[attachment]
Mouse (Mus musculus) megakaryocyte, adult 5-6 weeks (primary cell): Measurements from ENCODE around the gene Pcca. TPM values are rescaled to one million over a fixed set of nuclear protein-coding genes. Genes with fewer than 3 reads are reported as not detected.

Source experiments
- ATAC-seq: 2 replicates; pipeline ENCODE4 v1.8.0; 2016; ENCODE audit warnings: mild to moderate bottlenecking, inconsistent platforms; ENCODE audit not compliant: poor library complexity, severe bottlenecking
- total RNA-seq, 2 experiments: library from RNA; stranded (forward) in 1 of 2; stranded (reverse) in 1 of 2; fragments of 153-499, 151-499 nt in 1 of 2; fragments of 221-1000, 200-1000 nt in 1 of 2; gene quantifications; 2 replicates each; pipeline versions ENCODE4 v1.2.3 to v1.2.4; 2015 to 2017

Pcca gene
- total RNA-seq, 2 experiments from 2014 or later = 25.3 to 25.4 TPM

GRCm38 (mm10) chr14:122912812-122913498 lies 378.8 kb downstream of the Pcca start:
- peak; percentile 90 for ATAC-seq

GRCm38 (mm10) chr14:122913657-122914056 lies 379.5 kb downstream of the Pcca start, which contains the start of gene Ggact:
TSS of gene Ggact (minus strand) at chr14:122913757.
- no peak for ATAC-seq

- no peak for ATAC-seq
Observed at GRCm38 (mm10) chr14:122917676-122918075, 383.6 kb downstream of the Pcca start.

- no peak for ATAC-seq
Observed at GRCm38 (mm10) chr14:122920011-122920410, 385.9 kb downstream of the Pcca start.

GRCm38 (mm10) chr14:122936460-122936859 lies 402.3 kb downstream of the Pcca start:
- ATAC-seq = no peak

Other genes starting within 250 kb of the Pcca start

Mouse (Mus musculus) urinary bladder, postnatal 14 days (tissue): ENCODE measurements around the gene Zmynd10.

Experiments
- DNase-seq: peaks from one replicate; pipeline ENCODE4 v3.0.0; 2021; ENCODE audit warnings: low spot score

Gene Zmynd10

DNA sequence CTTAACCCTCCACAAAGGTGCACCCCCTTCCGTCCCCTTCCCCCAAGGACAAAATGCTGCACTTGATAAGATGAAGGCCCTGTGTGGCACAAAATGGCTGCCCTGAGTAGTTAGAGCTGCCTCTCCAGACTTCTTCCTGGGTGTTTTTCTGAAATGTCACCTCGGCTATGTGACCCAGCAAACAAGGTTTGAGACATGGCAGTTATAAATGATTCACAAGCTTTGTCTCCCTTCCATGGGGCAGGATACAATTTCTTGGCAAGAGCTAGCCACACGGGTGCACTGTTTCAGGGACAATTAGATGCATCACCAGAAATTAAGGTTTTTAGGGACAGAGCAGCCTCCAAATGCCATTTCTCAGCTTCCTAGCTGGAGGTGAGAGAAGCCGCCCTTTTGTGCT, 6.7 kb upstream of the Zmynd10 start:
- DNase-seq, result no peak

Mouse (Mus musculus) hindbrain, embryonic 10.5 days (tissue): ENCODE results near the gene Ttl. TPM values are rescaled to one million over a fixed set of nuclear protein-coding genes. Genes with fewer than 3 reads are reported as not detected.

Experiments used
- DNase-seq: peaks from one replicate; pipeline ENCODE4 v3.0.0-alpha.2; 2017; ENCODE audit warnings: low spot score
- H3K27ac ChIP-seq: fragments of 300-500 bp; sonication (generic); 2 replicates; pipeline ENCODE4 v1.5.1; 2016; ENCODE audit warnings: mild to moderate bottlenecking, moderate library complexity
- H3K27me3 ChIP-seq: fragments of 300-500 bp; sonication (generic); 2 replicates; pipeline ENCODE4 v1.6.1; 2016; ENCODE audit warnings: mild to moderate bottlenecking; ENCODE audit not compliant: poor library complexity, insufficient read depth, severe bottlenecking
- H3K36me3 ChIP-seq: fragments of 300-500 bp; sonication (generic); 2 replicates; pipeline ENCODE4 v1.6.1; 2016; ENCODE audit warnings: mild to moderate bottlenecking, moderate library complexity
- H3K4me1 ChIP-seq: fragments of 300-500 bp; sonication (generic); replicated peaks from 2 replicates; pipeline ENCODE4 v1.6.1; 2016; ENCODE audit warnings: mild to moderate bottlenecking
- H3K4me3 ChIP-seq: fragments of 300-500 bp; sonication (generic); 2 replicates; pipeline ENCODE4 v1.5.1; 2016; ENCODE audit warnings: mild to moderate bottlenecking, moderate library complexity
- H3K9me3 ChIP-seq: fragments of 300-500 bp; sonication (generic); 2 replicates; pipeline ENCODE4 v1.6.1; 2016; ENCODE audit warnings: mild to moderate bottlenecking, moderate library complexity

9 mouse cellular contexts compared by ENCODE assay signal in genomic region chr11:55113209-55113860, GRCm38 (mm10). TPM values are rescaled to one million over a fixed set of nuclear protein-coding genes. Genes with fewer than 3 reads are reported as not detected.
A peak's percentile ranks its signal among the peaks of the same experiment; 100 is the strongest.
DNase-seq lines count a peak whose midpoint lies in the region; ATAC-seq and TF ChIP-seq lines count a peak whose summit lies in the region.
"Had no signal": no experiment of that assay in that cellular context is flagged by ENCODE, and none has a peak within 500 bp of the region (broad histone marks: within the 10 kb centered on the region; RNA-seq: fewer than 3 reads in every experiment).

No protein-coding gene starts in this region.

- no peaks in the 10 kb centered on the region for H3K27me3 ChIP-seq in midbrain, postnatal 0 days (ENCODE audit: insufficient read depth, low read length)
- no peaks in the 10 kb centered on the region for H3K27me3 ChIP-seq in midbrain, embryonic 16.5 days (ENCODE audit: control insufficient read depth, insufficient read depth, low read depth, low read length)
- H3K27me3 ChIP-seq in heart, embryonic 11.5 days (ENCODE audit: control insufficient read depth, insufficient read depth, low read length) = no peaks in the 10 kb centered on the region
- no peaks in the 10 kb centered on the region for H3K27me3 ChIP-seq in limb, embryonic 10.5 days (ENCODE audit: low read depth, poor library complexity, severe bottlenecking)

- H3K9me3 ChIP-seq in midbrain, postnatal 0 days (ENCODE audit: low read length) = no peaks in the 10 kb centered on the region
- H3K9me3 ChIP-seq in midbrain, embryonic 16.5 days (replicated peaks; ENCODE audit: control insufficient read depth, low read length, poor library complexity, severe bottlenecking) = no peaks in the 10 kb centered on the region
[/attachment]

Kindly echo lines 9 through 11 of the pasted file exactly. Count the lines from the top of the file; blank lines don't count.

GRCm38 (mm10) chr14:122913657-122914056 lies 379.5 kb downstream of the Pcca start, which contains the start of gene Ggact:
TSS of gene Ggact (minus strand) at chr14:122913757.
- no peak for ATAC-seq